* Nurmann/Schulze/Verhülsdonk 1997 p18
"The sword was the most expensive weapon a warrior might carry, and hilts and crossguards were often highly decorated with patterned copper or silver and niello inlays to show off the rank and wealth of the owner. The sword was not merely a practical tool, but in this warrior culture was sometimes believed to have mystic properties -- individual swords were named, and skilled smiths were believed to have access to magic powers....
"The Viking sword had a double-edged blade about 72cm-82cm (28ins-32ins) long and perhaps 5cm (2ins) wide. The hilt added another 7.5cm-10cm (3ins-4ins), giving an overall length of just under one meter, which seems to have increased towards the end of the Viking era. A short crossguard protected the hand; and at the end of the hilt a heavy pommel acted as a balancing counterweight for the blade, without which the sword -- weighing up to 2kg (4.5lbs) -- would have been difficult to control."
* Oakeshott 1960 p132-133
"The Vikings used a great variety of sword-hilt types, though their blades varied very little. ... Two basic factors are common to all of them -- the continuing use of the combined upper guard and pommel, and the extreme development of the latter. The most characteristic Viking pommel is made up of three lobes, upon which basic form there are an infinity of variations."
* Withers/Capwell 2010 p355
"The large, rounded iron pommel of this sword acted as the perfect counterweight to its long and wide blade. At this late stage of Viking sword development [c.900-1150], the blade has now become tapered towards the end and is in contrast to earlier Viking swords that had blades of equal width and more rounded points."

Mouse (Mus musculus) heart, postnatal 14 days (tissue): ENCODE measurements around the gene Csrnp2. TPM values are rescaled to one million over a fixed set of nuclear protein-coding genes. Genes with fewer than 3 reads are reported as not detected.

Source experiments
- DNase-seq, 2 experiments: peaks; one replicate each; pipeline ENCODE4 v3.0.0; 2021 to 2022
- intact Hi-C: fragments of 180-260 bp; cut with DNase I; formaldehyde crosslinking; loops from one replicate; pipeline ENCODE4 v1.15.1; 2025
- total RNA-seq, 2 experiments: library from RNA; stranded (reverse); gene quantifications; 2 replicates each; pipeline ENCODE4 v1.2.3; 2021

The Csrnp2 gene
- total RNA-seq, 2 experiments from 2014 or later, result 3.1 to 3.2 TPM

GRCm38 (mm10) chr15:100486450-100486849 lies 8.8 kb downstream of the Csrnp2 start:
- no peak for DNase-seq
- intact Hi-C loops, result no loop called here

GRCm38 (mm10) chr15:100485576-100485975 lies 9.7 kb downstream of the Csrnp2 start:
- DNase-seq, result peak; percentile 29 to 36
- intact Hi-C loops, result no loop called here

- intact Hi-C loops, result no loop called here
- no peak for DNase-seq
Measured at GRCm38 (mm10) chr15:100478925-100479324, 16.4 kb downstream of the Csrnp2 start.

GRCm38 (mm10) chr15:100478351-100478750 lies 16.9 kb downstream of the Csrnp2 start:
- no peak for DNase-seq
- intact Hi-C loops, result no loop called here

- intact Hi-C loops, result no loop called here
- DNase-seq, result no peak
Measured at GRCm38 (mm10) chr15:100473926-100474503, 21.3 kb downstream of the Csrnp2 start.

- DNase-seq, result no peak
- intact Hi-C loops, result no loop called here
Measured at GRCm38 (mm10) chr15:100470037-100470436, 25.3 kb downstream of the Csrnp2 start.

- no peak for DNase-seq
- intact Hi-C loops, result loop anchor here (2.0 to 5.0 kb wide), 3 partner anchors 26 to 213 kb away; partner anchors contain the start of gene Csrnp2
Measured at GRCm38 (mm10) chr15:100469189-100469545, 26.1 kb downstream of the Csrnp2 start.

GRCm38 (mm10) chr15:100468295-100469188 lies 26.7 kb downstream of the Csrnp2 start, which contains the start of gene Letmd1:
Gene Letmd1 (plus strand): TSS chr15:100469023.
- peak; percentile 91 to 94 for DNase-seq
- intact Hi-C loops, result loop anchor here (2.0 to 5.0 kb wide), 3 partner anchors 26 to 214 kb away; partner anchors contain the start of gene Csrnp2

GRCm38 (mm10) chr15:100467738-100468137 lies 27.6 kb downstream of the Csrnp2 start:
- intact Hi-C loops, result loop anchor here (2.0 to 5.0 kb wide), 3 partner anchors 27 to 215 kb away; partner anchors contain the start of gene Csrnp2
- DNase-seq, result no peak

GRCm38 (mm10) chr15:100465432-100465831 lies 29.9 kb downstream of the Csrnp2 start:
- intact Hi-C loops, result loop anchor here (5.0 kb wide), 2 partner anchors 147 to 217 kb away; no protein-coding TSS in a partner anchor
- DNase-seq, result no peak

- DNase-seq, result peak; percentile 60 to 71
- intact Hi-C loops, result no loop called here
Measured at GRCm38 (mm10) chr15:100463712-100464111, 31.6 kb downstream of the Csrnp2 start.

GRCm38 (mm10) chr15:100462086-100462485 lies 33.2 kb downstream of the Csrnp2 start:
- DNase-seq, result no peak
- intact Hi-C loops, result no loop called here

* Konstam 2002 p121
* Cummins 2012 p115
"[K]ite shields ... probably first came into use in the late tenth century and replaced the circular shield as used by the Vikings. The tapered kite shield gave some protection to the legs without adding too much weight. ... [T]he kite shield was accepted in the Norse lands in the 12th century."
* Line 2014 p36
"In the late tenth century the 'kite'-shaped shield appeared. In the Viking Era it was normally a reverse teardrop shape, which tapered to a distinct or rounded point at its foot. It was possibly a development of the round shield designed to guard one flank of a rider when in combat, perhaps inspired by Byzantine teardrop shields. It became popular with foot soldiers as well in the eleventh century, probably because it provided protection for the forelegs in mêlée. The kite shield was made of the same materials as the round shield and was either flat in section or curved round its longitudinal axis. At this date most kite shields had a boss, but this was probably decorative as the shield was not gripped by a central handle. Manuscripts show them as strapped in a variety of ways designed to distribute the weight along the arm."
* Hjardar/Vike 2016 p186-187
"Contemporary pictures such as the Bayeux Tapestry show that throughout the 11th century, drop-shaped shields were replacing round shields as weapons of war. The tops of the drop-shaped shields were round, but the lower halves narrowed more or less to a point, called the base of the shield. Centrally mounted handles and shield-bosses disappear, to be replaced by strap-handles, though smaller bosses survive as decorative features. A shield dated to about 1100 was found in 1975 in the town burials in Trondheim. This is made of two crossing layers of thin planks, a simple cross-veneer. The shield from Trondheim is about a metre long and half a metre wide. It narrows downwards rather like a drop-shaped shield, and although strictly speaking this must be referred to as an oval shield, it does show that the new type of shield was introduced to Scandinavia."